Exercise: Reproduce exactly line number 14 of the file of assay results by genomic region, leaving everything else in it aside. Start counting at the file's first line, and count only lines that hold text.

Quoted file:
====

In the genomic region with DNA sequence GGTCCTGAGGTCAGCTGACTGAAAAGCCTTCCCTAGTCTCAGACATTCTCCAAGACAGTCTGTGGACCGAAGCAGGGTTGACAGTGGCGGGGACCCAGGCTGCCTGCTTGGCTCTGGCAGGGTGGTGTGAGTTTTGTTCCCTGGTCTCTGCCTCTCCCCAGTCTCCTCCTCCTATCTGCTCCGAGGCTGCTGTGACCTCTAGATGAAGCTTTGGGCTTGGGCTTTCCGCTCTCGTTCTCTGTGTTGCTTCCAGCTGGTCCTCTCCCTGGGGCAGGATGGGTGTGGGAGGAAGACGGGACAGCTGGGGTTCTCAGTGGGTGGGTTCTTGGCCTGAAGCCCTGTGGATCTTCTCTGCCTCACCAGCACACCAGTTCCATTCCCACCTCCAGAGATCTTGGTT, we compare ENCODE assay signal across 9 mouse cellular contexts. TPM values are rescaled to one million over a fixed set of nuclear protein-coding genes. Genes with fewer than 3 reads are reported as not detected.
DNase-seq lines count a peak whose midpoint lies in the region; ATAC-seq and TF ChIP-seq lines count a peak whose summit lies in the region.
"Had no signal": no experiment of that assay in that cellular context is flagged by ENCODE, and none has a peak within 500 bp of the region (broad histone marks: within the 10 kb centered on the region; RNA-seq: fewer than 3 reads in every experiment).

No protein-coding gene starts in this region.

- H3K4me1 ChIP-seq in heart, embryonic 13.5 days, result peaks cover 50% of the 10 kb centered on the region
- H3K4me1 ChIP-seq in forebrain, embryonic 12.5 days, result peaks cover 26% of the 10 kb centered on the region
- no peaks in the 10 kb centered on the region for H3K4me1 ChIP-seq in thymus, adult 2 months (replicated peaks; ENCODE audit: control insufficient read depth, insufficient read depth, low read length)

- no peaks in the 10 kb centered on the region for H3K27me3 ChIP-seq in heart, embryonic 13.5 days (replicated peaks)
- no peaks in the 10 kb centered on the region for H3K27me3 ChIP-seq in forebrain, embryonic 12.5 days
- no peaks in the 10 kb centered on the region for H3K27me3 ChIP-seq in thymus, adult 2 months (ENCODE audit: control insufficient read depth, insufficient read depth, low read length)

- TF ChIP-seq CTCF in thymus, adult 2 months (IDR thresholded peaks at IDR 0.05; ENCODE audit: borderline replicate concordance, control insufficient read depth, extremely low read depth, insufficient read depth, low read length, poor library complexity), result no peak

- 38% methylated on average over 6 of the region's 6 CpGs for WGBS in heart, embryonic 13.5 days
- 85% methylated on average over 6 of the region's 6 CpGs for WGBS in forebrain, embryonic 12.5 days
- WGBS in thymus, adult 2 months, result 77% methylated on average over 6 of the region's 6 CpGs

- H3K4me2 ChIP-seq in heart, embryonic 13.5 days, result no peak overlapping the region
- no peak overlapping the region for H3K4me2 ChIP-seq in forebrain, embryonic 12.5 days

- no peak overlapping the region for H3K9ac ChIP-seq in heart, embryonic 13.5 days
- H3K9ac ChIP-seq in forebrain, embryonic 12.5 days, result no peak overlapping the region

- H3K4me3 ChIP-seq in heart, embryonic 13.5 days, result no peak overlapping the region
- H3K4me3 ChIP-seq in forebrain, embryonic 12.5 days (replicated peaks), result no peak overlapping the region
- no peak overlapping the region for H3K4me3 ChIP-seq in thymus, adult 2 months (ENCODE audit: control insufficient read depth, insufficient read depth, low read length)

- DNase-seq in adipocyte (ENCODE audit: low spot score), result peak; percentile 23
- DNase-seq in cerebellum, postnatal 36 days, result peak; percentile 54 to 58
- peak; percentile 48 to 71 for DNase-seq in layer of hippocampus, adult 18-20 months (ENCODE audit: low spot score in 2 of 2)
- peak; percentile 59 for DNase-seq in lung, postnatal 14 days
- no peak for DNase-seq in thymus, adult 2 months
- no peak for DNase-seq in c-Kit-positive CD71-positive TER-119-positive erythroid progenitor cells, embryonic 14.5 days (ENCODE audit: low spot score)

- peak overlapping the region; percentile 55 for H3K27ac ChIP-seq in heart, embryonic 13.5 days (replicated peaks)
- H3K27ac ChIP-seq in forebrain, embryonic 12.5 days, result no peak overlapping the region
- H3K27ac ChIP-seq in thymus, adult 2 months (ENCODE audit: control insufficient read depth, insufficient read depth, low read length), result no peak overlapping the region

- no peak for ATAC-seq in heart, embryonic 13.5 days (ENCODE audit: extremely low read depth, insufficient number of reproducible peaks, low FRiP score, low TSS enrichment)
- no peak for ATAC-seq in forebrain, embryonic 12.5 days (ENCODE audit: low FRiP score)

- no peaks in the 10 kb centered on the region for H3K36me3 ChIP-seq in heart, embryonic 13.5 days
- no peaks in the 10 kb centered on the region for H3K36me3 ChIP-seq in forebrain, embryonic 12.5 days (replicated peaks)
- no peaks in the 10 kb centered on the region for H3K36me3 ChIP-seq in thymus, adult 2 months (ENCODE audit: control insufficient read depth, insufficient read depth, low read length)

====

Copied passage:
- WGBS in thymus, adult 2 months, result 77% methylated on average over 6 of the region's 6 CpGs